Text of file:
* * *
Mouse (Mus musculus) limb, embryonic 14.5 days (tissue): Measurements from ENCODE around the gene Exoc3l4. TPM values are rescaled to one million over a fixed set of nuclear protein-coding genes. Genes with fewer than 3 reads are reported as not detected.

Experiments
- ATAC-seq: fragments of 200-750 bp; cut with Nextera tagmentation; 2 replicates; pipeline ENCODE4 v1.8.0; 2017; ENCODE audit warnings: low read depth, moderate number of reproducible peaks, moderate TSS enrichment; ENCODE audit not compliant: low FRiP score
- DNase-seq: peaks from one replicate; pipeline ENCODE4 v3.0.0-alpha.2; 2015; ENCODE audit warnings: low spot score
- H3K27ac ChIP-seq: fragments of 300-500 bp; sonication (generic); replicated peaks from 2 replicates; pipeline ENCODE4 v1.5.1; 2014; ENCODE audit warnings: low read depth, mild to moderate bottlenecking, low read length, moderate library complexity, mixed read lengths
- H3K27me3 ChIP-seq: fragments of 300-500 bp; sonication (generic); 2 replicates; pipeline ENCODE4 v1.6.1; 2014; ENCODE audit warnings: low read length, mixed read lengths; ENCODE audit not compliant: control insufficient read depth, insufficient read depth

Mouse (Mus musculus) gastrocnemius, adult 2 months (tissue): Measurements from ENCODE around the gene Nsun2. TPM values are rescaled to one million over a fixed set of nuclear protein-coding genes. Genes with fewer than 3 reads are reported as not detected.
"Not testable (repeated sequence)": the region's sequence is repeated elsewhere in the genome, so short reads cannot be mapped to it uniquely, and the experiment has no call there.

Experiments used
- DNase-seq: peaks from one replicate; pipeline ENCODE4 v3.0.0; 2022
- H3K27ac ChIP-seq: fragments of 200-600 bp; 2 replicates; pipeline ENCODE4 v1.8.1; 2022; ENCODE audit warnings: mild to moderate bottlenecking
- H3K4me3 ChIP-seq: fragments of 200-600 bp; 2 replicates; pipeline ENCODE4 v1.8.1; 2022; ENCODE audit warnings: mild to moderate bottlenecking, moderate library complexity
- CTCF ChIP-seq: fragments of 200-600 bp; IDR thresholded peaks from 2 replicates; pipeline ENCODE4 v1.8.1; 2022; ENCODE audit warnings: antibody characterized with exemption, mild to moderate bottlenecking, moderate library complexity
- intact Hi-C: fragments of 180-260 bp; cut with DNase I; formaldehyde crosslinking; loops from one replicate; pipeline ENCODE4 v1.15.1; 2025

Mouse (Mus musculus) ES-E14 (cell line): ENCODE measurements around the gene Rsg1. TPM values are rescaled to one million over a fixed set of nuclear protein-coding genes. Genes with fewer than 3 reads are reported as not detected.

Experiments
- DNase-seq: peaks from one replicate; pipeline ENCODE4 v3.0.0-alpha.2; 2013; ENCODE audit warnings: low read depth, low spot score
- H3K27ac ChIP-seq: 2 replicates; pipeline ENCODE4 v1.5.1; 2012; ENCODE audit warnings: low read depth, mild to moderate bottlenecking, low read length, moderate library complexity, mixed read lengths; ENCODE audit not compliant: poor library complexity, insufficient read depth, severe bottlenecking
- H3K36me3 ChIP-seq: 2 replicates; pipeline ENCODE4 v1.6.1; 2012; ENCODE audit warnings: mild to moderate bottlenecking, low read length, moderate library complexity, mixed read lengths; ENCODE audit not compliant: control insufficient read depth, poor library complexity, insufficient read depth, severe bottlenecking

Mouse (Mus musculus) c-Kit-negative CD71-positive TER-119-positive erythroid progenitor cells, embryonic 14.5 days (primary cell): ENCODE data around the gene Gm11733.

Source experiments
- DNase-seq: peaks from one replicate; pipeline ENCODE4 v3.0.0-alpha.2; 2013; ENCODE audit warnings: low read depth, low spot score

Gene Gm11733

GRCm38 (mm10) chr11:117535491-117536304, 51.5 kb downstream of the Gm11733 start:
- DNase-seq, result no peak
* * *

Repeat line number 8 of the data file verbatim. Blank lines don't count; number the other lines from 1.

"Not testable (repeated sequence)": the region's sequence is repeated elsewhere in the genome, so short reads cannot be mapped to it uniquely, and the experiment has no call there.